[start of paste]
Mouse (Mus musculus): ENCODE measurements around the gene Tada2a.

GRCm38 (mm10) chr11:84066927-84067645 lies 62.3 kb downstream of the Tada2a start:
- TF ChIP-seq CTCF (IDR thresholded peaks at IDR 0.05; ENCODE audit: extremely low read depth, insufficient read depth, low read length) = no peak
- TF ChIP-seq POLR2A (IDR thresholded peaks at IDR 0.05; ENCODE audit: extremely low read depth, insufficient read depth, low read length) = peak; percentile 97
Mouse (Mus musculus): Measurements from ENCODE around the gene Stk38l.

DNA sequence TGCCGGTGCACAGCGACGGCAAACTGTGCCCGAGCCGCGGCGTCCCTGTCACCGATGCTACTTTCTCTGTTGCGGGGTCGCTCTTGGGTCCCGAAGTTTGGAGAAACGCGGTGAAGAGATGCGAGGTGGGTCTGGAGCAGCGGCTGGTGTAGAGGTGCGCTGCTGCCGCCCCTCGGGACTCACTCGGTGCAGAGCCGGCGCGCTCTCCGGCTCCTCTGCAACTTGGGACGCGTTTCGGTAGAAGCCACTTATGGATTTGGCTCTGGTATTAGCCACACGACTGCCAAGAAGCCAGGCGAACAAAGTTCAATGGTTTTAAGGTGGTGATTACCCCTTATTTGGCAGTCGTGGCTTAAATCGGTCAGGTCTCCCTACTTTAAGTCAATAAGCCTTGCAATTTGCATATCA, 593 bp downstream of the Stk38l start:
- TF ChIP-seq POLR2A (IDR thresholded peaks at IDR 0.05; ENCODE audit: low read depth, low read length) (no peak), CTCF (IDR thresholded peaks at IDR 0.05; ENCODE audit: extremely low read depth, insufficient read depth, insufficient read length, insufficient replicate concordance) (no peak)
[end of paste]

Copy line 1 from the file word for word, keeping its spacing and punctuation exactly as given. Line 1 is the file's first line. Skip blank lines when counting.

Mouse (Mus musculus): ENCODE measurements around the gene Tada2a.